The Computing Dendrite

From Structure to Function

  • Hermann Cuntz
  • Michiel W.H. Remme
  • Benjamin Torben-Nielsen

Part of the Springer Series in Computational Neuroscience book series (NEUROSCI, volume 11)

Table of contents

  1. Front Matter
    Pages i-xviii
  2. Dendritic Morphology

    1. Front Matter
      Pages 1-1
    2. Benjamin Torben-Nielsen, Hermann Cuntz
      Pages 3-22
    3. Cesar H. Comin, Julian Tejada, Matheus P. Viana, Antonio C. Roque, Luciano da F. Costa
      Pages 41-59
    4. Jaap van Pelt, Harry B. M. Uylings, Arjen van Ooyen
      Pages 61-78
    5. Robert Egger, Vincent J. Dercksen, Christiaan P. J. de Kock, Marcel Oberlaender
      Pages 127-145
    6. Klaus M. Stiefel, Benjamin Torben-Nielsen
      Pages 147-158
  3. Dendritic Computation

    1. Front Matter
      Pages 159-159
    2. Michiel W. H. Remme, Benjamin Torben-Nielsen
      Pages 161-172
    3. Alain Destexhe, Michelle Rudolph-Lilith
      Pages 173-190
    4. Jeffrey S. Diamond, William N. Grimes
      Pages 191-204
    5. Robert G. Smith, W. Rowland Taylor
      Pages 205-222
    6. Tiago Branco
      Pages 245-257
    7. Hermann Cuntz, Juergen Haag, Alexander Borst
      Pages 259-275
    8. Anja Matthiä, Marlene Bartos, Imre Vida
      Pages 311-329
    9. Ekaterina Zhuchkova, Michiel W. H. Remme, Susanne Schreiber
      Pages 331-346
    10. Romain D. Cazé, Mark D. Humphries, Boris S. Gutkin
      Pages 365-380
    11. Arjen van Ooyen, Ronald A. J. van Elburg
      Pages 381-395
    12. George Kastellakis, Panayiota Poirazi
      Pages 415-432
    13. Giseli de Sousa, Reinoud Maex, Rod Adams, Neil Davey, Volker Steuber
      Pages 433-448
    14. Yulia Timofeeva, Stephen Coombes
      Pages 449-464
    15. Kathryn R. Hedrick, Steven J. Cox
      Pages 483-506
  4. Back Matter
    Pages 507-510

About this book


Neuronal dendritic trees are complex structures that endow the cell with powerful computing capabilities and allow for high neural interconnectivity. Studying the function of dendritic structures has a long tradition in theoretical neuroscience, starting with the pioneering work by Wilfrid Rall in the 1950s. Recent advances in experimental techniques allow us to study dendrites with a new perspective and in greater detail. The goal of this volume is to provide a résumé of the state-of-the-art in experimental, computational, and mathematical investigations into the functions of dendrites in a variety of neural systems.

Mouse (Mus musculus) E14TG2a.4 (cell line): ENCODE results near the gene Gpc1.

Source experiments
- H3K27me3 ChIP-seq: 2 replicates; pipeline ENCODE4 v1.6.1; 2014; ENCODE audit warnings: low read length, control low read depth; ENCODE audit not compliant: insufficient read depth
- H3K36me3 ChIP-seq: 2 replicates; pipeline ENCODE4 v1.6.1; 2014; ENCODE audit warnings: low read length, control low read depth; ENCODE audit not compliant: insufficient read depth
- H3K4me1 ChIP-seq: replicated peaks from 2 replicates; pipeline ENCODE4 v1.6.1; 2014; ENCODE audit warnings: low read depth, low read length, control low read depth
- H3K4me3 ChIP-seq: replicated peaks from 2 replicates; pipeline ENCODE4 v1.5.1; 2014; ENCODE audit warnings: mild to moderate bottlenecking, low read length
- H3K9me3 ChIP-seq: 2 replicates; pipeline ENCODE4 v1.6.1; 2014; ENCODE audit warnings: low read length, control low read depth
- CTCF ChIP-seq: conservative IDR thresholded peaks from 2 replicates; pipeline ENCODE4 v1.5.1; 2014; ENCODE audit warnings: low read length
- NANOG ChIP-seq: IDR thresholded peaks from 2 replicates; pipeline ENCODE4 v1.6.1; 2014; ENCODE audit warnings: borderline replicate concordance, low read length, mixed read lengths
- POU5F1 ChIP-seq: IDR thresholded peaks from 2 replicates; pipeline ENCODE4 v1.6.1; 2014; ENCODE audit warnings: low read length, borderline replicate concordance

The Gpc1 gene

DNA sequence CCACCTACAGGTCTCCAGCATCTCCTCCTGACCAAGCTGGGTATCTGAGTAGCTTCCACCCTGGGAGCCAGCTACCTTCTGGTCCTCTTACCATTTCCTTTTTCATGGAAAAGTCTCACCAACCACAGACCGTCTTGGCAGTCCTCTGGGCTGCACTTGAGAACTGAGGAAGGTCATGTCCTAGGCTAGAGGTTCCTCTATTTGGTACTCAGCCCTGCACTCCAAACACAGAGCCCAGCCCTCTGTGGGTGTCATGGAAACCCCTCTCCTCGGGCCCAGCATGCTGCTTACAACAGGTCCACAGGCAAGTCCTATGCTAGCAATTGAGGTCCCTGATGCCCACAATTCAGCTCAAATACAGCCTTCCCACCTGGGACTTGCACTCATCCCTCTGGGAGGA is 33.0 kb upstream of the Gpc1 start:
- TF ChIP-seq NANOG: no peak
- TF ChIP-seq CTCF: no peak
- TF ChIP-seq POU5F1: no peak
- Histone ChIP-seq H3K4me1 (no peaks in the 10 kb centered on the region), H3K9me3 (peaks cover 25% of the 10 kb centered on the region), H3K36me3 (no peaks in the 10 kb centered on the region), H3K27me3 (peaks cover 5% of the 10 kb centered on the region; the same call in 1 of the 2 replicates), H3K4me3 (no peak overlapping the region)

The book first looks at morphological properties of dendrites and summarizes the approaches to measure dendrite morphology quantitatively and to actually generate synthetic dendrite morphologies in computer models. This morphological characterization ranges from the study of fractal principles to describe dendrite topologies, to the consequences of optimization principles for dendrite shape. Individual approaches are collected to study the aspects of dendrite shape that relate directly to underlying circuit constraints and computation.

The second main theme focuses on how dendrites contribute to the computations that neurons perform. What role do dendritic morphology and the distributions of synapses and membrane properties over the dendritic tree have in determining the output of a neuron in response to its input? A wide range of studies is brought together, with topics ranging from general to system-specific phenomena—some having a strong experimental component, and others being fully theoretical. The studies come from many different neural systems and animal species ranging from invertebrates to mammals. With this broad focus, an overview is given of the diversity of mechanisms that dendrites can employ to shape neural computations.


Dendrites Dendritic computation Neuron morphology Synaptic integration

Editors and affiliations

  • Hermann Cuntz
    • 1
  • Michiel W.H. Remme
    • 2
  • Benjamin Torben-Nielsen
    • 3
  1. 1.Institute of Clinical NeuroanatomyErnst Strüngmann Institute (ESI) for Neuroscience in Cooperation with Max Planck Society & Goethe-UniversityFrankfurtGermany
  2. 2.Institute for Theoretical BiologyHumboldt-Universität zu BerlinBerlinGermany
  3. 3.Department of NeurobiologyHebrew University of JerusalemJerusalemIsrael

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